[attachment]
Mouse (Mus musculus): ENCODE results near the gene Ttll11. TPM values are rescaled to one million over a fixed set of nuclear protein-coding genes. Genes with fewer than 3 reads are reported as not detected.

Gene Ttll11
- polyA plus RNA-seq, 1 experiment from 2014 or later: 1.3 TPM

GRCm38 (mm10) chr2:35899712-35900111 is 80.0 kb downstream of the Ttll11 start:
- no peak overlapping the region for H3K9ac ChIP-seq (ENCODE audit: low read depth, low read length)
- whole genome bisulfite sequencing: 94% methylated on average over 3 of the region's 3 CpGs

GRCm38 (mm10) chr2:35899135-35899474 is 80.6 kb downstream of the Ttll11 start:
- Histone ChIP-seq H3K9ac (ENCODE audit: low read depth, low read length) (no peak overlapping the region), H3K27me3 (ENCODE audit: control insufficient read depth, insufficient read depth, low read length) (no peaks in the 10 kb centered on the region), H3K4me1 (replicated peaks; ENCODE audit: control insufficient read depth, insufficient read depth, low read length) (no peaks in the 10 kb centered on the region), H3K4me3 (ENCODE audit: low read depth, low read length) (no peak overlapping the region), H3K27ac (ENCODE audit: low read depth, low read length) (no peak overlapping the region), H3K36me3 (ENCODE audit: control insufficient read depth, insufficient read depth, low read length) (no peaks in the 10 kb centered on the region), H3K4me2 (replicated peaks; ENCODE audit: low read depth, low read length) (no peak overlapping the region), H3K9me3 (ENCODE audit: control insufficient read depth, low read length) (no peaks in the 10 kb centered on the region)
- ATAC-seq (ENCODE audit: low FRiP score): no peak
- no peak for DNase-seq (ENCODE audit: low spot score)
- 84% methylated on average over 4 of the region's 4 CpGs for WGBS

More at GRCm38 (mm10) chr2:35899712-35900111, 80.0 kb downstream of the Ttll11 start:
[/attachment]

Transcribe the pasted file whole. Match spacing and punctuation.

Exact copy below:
Mouse (Mus musculus): ENCODE results near the gene Ttll11. TPM values are rescaled to one million over a fixed set of nuclear protein-coding genes. Genes with fewer than 3 reads are reported as not detected.

Gene Ttll11
- polyA plus RNA-seq, 1 experiment from 2014 or later: 1.3 TPM

GRCm38 (mm10) chr2:35899712-35900111 is 80.0 kb downstream of the Ttll11 start:
- no peak overlapping the region for H3K9ac ChIP-seq (ENCODE audit: low read depth, low read length)
- whole genome bisulfite sequencing: 94% methylated on average over 3 of the region's 3 CpGs

GRCm38 (mm10) chr2:35899135-35899474 is 80.6 kb downstream of the Ttll11 start:
- Histone ChIP-seq H3K9ac (ENCODE audit: low read depth, low read length) (no peak overlapping the region), H3K27me3 (ENCODE audit: control insufficient read depth, insufficient read depth, low read length) (no peaks in the 10 kb centered on the region), H3K4me1 (replicated peaks; ENCODE audit: control insufficient read depth, insufficient read depth, low read length) (no peaks in the 10 kb centered on the region), H3K4me3 (ENCODE audit: low read depth, low read length) (no peak overlapping the region), H3K27ac (ENCODE audit: low read depth, low read length) (no peak overlapping the region), H3K36me3 (ENCODE audit: control insufficient read depth, insufficient read depth, low read length) (no peaks in the 10 kb centered on the region), H3K4me2 (replicated peaks; ENCODE audit: low read depth, low read length) (no peak overlapping the region), H3K9me3 (ENCODE audit: control insufficient read depth, low read length) (no peaks in the 10 kb centered on the region)
- ATAC-seq (ENCODE audit: low FRiP score): no peak
- no peak for DNase-seq (ENCODE audit: low spot score)
- 84% methylated on average over 4 of the region's 4 CpGs for WGBS

More at GRCm38 (mm10) chr2:35899712-35900111, 80.0 kb downstream of the Ttll11 start: